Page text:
Monthly Archives: April 2014

Imagining a City State

If you were given another life to live, it’s reasonable to pick James Lovelock’s.

Sometime ago he proposed that mankind should build more cities and hasten its migration to them so that we can get concentrated populations. His idea was that climate change is going to make saving all of the world impossible; so we might as well pick places we want to and do a better job.

Let’s assume one bought that theory for Tamil Nadu.

The state has a population of 72.14 Million. Its largest City, Madras, has a population of 8.91 Million in its metropolitan area. The metropolitan area occupies 426 square kilometers.

Now if we have citizens living in every other part of the state migrate to Madras and maintained its current density, the City will have to expand by about another 2400 square kilometers. That’s less than the size of the district that shares its borders with Madras: Thiruvallur.

Sounds like the most reasonable thing to do; that liberates all of the land in Tamil Nadu. We could also start the migration process district-wise to make it gradual. If a Chinese style order troubles our liberal conscience, there are always tax policies and the rest to incentivize instead of force. The incentives for public transport, movement away from feudalism and generally moving into the 21st Century all seem easier to design in this system. While it’s possibly also the biggest check on the anachronistic cultural hegemony that Brahmins in Madras enjoy.

And once every other state in India is reduced to a City, we can dissolve the nation state and have effective City states. Aren’t we all lapsed Romans, anyway?

Alliance Arithmetic in Tamil Nadu

Political alliances are a necessity in a multi-party FPTP system. But they come in a variety of shades. For instance the Left front can be treated as monolithic despite them having several constituent parties. But there are certain other alliances that are less cohesive and hence the voters’ stickiness or lack of it with a party as opposed to a coalition makes contests even more interesting. Tamil Nadu, with a largely bipolar polity and a host of smaller parties, offers one such experiment.

In 2004, it was a wave that washed out ADMK. The average margin of victory then in Tamil Nadu’s 39 constituencies was 162,533. So it’s not reasonable to consider it for our analyses which hopes to estimate relative strengths of parties. However, the 2009 Lok Sabha Elections in Tamil Nadu were very close to a real contest with an obvious skew towards the winner. So, let’s consider these results.

The table below considers all 39 contests and then provides a head to head tally for individual contests[1]. For instance, the first row with ADMK v DMK gives

  • The average margin of victory for all ADMK v DMK contests in the column named thus, regardless of who won
      • The next column gives the average margin of victory in ADMK victories against DMK
      • The final column gives the average margin of loss for ADMK’s losses against DMK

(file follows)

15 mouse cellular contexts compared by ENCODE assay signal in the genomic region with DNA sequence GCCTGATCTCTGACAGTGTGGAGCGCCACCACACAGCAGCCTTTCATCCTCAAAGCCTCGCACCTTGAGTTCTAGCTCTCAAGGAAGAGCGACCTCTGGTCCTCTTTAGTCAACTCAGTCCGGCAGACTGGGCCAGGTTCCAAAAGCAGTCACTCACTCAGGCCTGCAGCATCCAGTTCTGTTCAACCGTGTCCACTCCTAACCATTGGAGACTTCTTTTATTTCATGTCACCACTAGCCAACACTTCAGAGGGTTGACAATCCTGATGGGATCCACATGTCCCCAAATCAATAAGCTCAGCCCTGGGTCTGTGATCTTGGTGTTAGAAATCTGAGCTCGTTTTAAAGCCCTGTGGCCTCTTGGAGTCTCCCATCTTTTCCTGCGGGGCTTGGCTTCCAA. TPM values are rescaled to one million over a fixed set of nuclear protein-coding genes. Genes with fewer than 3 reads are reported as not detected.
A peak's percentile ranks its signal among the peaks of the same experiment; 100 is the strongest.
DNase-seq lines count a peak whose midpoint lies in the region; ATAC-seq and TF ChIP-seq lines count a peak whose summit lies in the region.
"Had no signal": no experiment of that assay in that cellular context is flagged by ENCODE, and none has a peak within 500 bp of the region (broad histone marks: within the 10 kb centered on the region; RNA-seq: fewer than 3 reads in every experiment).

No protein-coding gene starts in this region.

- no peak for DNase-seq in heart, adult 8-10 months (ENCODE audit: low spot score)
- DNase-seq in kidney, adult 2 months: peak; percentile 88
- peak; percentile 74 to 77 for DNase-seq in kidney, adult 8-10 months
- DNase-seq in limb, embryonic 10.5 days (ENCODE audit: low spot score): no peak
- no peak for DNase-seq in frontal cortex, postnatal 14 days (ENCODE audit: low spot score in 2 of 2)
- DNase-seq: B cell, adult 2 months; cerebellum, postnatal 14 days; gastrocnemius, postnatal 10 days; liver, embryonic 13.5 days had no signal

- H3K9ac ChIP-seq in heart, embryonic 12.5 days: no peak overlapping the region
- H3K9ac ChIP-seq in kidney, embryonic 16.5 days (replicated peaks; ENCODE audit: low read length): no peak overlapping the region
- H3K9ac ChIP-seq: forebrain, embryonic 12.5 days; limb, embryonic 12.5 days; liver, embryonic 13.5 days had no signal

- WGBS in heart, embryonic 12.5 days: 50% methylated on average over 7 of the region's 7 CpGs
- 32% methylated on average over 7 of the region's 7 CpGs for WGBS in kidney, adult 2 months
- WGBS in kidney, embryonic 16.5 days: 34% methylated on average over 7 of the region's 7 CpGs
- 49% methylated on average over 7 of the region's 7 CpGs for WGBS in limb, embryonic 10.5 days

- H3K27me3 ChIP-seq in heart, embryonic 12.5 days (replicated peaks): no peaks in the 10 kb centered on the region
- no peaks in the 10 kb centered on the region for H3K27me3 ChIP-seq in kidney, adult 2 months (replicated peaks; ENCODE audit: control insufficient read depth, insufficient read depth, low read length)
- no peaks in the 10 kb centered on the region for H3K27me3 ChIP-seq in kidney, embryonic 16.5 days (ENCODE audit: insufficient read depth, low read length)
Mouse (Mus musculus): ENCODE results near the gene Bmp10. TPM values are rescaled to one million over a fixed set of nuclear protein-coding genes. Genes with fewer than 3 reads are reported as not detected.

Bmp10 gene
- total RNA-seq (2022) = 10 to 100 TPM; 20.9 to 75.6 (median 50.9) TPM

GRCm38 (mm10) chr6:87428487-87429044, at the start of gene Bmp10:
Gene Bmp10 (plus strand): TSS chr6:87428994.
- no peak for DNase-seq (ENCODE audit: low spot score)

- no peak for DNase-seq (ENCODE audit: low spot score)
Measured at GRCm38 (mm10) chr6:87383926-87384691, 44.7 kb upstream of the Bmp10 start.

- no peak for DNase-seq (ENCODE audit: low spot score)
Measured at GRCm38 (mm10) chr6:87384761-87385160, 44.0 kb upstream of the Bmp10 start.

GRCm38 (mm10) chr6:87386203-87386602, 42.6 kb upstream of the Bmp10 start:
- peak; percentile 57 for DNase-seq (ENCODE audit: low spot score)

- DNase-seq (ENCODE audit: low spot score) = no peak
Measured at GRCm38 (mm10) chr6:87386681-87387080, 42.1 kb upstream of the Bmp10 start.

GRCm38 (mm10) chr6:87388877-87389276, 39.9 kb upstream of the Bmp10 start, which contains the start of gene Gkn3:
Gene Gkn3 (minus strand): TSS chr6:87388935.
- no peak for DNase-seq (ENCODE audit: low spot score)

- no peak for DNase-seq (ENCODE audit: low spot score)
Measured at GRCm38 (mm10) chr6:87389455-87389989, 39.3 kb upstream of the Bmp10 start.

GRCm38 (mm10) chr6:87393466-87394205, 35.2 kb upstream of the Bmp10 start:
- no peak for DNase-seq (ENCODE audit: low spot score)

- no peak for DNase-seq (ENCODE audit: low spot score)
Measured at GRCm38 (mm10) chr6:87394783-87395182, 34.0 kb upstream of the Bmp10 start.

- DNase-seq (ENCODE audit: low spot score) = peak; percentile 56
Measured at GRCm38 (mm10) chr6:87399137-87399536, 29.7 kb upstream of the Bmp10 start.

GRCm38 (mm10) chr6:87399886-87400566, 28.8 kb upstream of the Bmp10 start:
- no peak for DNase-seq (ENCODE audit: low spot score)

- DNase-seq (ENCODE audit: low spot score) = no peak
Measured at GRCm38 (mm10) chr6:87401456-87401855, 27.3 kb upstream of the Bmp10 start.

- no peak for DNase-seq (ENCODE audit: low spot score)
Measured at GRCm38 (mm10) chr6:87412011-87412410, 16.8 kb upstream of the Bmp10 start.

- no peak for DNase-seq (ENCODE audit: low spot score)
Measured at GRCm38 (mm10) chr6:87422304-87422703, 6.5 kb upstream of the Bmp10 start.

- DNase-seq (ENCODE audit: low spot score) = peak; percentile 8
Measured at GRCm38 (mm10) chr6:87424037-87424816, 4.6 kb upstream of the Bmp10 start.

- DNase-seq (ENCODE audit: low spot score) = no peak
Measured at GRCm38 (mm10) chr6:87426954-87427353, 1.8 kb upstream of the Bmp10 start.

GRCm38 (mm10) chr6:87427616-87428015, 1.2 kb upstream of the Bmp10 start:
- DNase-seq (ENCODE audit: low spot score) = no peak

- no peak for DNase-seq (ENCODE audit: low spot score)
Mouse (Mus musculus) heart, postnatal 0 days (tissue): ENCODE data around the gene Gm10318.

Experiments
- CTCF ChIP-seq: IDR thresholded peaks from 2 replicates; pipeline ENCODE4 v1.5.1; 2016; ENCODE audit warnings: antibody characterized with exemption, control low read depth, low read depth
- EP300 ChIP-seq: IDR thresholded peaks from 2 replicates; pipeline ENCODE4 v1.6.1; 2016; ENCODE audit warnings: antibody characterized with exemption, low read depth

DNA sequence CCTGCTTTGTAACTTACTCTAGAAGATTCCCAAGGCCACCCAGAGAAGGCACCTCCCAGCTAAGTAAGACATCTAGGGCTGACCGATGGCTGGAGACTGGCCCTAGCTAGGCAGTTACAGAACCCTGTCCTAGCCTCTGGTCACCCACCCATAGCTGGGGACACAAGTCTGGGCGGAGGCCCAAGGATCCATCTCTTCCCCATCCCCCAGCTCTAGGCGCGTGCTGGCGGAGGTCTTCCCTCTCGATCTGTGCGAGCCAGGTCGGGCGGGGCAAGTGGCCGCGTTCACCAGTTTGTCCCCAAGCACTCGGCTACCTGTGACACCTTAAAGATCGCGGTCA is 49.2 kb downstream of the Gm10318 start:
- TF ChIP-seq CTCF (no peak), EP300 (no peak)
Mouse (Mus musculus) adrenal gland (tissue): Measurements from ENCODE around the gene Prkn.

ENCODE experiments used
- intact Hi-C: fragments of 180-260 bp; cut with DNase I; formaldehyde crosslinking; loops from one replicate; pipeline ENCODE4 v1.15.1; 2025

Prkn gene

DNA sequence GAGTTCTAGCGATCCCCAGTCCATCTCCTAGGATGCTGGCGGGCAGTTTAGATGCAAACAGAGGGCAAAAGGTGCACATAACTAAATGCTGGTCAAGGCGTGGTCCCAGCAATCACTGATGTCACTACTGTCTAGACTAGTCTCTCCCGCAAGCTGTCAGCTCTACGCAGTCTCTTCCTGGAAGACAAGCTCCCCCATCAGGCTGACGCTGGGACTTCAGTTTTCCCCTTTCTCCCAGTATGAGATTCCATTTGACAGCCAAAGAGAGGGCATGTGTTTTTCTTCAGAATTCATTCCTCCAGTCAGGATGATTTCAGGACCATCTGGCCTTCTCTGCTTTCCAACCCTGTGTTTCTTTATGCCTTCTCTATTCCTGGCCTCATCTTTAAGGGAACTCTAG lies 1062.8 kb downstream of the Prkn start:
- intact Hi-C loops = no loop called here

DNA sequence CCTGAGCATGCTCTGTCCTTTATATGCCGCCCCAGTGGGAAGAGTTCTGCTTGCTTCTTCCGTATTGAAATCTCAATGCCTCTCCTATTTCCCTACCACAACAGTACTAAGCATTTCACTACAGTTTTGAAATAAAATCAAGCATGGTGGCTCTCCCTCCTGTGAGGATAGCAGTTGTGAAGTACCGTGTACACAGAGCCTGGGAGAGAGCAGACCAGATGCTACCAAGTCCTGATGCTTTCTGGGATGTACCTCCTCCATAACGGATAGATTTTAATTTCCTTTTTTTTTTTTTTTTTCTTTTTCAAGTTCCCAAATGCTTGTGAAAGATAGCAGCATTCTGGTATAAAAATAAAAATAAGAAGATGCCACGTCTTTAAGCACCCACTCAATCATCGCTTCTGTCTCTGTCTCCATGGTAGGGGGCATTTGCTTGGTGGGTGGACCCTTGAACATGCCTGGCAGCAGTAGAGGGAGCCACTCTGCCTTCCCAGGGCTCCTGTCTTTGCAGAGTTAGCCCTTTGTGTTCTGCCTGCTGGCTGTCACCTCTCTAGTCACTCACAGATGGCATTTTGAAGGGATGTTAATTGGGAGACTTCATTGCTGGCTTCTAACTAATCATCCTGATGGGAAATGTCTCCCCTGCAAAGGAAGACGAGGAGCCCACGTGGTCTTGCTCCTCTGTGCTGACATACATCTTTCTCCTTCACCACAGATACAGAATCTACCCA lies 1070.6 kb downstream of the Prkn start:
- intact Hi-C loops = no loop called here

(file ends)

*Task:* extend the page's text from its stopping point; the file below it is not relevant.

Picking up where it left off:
• This repeats for other contests as we traverse and go down the rows
 

Average Margin of Victory

across all Contests

Average Margin of Victory

Average Margin of Loss

ADMK V DMK

63812

39472

77721

ADMK V INC

36527

43257

30567

ADMK V VCK

2797

2797

NA

DMK V Left

69367

69367

NA

DMK V MDMK

93904

93904

NA

DMK V PMK

105536

105536

NA

DMK V BJP

65687

65687

NA

INC V Left

36671

NA

36671

INC V MDMK

32550

15764

49336

VCK V PMK

99083

99083

NA

The average margin of victory for the ADMK against the DMK, as it can be expected, is 50.7% lower than for a DMK victory against the ADMK. But notice how the margin gap between wins and losses for the ADMK dramatically falls/reverses when it contested against the DMK’s junior allies instead of the DMK itself. In fact, the ADMK’s average margin of victory is higher than its average margin of defeat against the INC. There were a reasonable number of contests between the ADMK and the INC in 2009 and thus these averages are not a one-off contests.

The DMK, strengthening our hypothesis, did not lose even a single seat to a junior alliance partner from the opposition camp. Significantly, its average margin of victory against the then most important junior alliance partner of ADMK — the PMK — was 105,536. That’s 35.7% higher than its average margin of victory against the ADMK. This extends to the next most important junior ally – the MDMK — as well[2].

In short, whenever the larger Dravidian party was in a direct contest with a junior alliance partner of the opposing camp, it performed better compared to the average of that election. Now consider the cases where the junior alliance partners on either side contested against each other. There were only 5 such contests. In 4 such contests, the margins were much tighter for the winner and these 4 were split evenly between either camp[3].

That brings us to the simple question of: what happens when the DMK and ADMK don’t ally with these smaller parties? The argument often laid out in favour of such parties is that their votes are concentrated and hence they deliver their own constituencies. The PMK which is most often cited thus, as we just saw above, performed the worst. Its average margin of defeat in areas where its votes are supposedly concentrated were much higher than the election norm.

The entry of DMDK as an alliance parter, one could argue, alters things. The DMDK in 2009 Lok Sabha Elections and in the 2006 Assembly elections did not enter into an alliance. The party did not finish second even in one of the 39 contests discussed above. However, it’s estimated that this party too has pockets of strength. But in the State Assembly Elections of 2011, the DMDK did enter into an alliance with the AIADMK. Just as the PMK’s performance was worse than the norm in 2009 defeat, the DMDK’s 2011 performance was also worse than the norm; except in 2011, that was in a winning camp and thus being worse than the norm still meant a few victorious seats.